G.Skill Brought Its Blazing Fast DDR4-4800 To Computex

G.Skill didn't only make good on its promise to bring DDR4-4500 to market this year--it upped the ante by announcing DDR4-4800 at Computex. The company showcased everything from a 32GB DDR4-3466 SO-DIMM memory kit (2 x 16GB) at CL 16 -18-18-43 timings all the way up to its Trident Z DDR4-4800 dual-channel desktop memory kit (2 x 8GB) at CL 19-19-19-39.

G.Skill gave its complete line of Trident Z RGB memory a speed boost starting at DDR4-3600 16GB kits (2 x 8GB) at CL 16-16-16-36 for AMD’s Ryzen-based platform, all the way up to DDR4-4400 16GB kits (2 x 8GB) at CL 19-19-19-39 for use with Intel’s new X-Series processors. There’s also a 64GB (8 x 8GB) DDR4-4400 at CL 19-21-21-41 available for X299 motherboard owners, too.


Those of you who are more interested in top speed versus RGB lighting functionality will be happy to know the company also had a Trident Z DDR4-4800 16GB kit (2 x 8GB) at CL 19-19-19-39 on display for use with Intel-based HED motherboards.

During an overclocking event held at the G.Skill booth in Taipei, one competitor even managed to set a DDR4 memory speed world record. Using the company's DDR4 memory built with Samsung 8Gb ICs, professional overclocker Toppc managed to hit DDR4-5500 speeds using liquid nitrogen cooling.

G.Skill’s booth at Computex featured a number of custom water-cooled systems, all running the aforementioned memory kits in a variety of configurations. Information on pricing and availability were not available at press time.

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  • the nerd 389
    It's too bad that Intel's new X-series uses thermal paste as the TIM. It really puts a damper on overclocking.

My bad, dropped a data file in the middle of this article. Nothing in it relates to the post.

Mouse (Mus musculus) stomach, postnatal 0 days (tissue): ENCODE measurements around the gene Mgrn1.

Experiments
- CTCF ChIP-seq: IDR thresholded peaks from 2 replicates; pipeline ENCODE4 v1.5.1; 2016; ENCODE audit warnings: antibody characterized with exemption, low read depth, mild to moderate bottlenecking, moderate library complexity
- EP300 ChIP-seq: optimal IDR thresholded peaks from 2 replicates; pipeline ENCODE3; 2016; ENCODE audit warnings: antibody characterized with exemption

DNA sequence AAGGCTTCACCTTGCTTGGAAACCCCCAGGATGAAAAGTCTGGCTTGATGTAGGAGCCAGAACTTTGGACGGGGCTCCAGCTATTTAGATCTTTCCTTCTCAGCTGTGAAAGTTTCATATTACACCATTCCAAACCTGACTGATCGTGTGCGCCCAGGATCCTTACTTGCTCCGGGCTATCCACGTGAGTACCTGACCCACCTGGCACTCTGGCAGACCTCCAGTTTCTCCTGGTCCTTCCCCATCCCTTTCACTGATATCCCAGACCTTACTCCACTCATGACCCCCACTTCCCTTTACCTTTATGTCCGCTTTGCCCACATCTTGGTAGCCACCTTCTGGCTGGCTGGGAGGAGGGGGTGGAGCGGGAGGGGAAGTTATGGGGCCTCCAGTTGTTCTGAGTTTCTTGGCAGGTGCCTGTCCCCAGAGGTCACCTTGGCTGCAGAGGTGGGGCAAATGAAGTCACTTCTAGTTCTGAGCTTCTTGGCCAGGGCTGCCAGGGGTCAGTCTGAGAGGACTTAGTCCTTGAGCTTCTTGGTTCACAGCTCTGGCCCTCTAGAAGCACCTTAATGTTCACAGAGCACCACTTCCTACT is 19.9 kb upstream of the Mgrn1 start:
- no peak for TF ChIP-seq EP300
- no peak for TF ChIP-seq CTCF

On the S-series, you could get a few CPUs and take the risk of replacing the TIM. That's a lot less likely when the CPU costs $1000 (for the i9-7900X) to start with, and uses a much larger die.

    Still, it's good to know you can push RAM to DDR4-4800, even if the i9-7900X only goes to 4500 MHz on a good day.
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  • RomeoReject
    Everything I've read says that the new AMD stuff does better with fast memory. Would something like this help them even more? Or do we hit a certain point where added speed becomes pointless?
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  • JimmiG
    Anonymous said:
    Everything I've read says that the new AMD stuff does better with fast memory. Would something like this help them even more? Or do we hit a certain point where added speed becomes pointless?


    The highest speed divider that you can dial in on Ryzen is 4000 MHz, with AGESA 1.0.0.6. However I don't think anyone has achieved 4000 MHz with any stability.

    With the highest quality RAM modules and the most expensive motherboards, it seems 3466 MHz is about the limit of what you can achieve without encountering memory errors and stability issues. A small number of users might have achieved 3600 MHz, though I have to wonder whether that's completely stable running 24/7 stress tests (memory errors can take many hours of stress testing to manifest themselves).

    There are diminishing returns above 3200 MHz anyway so the sweet spot for Ryzen is still a good set of 3200 C14 sticks.
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